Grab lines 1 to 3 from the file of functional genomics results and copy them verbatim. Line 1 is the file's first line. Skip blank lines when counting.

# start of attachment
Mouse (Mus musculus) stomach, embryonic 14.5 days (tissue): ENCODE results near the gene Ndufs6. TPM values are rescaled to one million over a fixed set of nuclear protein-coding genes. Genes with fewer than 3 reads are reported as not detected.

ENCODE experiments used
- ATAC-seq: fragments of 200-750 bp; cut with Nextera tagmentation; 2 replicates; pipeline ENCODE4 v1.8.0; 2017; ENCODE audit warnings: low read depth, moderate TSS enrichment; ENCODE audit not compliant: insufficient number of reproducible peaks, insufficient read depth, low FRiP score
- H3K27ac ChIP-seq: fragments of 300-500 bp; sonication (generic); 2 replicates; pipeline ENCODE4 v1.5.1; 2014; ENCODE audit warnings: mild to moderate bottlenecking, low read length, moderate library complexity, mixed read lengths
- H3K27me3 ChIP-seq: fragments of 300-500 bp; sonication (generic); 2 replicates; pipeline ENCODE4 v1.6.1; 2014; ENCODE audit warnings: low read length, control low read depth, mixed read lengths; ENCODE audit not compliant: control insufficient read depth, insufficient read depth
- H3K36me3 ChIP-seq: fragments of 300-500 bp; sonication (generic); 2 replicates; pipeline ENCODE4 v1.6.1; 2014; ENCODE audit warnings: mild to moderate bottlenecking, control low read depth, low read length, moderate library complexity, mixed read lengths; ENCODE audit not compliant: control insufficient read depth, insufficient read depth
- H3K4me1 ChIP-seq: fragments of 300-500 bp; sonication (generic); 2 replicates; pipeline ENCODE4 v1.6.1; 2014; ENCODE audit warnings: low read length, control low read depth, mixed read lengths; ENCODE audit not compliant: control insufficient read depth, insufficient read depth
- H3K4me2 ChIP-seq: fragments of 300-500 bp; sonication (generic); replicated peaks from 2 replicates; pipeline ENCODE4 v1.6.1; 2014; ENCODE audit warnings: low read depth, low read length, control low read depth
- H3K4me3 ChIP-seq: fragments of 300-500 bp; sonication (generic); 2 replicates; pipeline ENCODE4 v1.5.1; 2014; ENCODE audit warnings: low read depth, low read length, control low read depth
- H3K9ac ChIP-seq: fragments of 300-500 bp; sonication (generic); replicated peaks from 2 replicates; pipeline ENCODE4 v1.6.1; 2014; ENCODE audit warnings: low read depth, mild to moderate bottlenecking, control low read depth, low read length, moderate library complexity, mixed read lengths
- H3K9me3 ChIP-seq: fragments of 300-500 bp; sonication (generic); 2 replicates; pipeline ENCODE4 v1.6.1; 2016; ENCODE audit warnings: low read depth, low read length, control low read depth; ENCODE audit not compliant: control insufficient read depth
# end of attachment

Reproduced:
Mouse (Mus musculus) stomach, embryonic 14.5 days (tissue): ENCODE results near the gene Ndufs6. TPM values are rescaled to one million over a fixed set of nuclear protein-coding genes. Genes with fewer than 3 reads are reported as not detected.

ENCODE experiments used
- ATAC-seq: fragments of 200-750 bp; cut with Nextera tagmentation; 2 replicates; pipeline ENCODE4 v1.8.0; 2017; ENCODE audit warnings: low read depth, moderate TSS enrichment; ENCODE audit not compliant: insufficient number of reproducible peaks, insufficient read depth, low FRiP score